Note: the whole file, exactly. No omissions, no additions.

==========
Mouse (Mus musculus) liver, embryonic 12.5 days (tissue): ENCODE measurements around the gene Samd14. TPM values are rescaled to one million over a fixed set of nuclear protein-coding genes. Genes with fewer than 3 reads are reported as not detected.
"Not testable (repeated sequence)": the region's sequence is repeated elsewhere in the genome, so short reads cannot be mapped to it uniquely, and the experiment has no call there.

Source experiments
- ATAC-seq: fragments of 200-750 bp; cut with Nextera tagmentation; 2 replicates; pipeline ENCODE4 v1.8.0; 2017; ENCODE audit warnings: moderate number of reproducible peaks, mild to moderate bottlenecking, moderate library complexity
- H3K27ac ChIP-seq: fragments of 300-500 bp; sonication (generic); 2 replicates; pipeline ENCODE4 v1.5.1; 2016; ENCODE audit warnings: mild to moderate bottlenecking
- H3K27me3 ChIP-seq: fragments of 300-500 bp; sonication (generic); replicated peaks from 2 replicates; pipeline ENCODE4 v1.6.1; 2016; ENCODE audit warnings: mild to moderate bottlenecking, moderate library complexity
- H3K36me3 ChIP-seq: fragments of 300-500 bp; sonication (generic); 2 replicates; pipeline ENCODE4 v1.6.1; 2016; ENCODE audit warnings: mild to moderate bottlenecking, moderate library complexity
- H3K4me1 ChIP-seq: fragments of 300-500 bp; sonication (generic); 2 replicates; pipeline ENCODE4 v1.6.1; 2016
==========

Mouse (Mus musculus) liver, embryonic 12.5 days (tissue): ENCODE measurements around the gene Samd14. TPM values are rescaled to one million over a fixed set of nuclear protein-coding genes. Genes with fewer than 3 reads are reported as not detected.
"Not testable (repeated sequence)": the region's sequence is repeated elsewhere in the genome, so short reads cannot be mapped to it uniquely, and the experiment has no call there.

Source experiments
- ATAC-seq: fragments of 200-750 bp; cut with Nextera tagmentation; 2 replicates; pipeline ENCODE4 v1.8.0; 2017; ENCODE audit warnings: moderate number of reproducible peaks, mild to moderate bottlenecking, moderate library complexity
- H3K27ac ChIP-seq: fragments of 300-500 bp; sonication (generic); 2 replicates; pipeline ENCODE4 v1.5.1; 2016; ENCODE audit warnings: mild to moderate bottlenecking
- H3K27me3 ChIP-seq: fragments of 300-500 bp; sonication (generic); replicated peaks from 2 replicates; pipeline ENCODE4 v1.6.1; 2016; ENCODE audit warnings: mild to moderate bottlenecking, moderate library complexity
- H3K36me3 ChIP-seq: fragments of 300-500 bp; sonication (generic); 2 replicates; pipeline ENCODE4 v1.6.1; 2016; ENCODE audit warnings: mild to moderate bottlenecking, moderate library complexity
- H3K4me1 ChIP-seq: fragments of 300-500 bp; sonication (generic); 2 replicates; pipeline ENCODE4 v1.6.1; 2016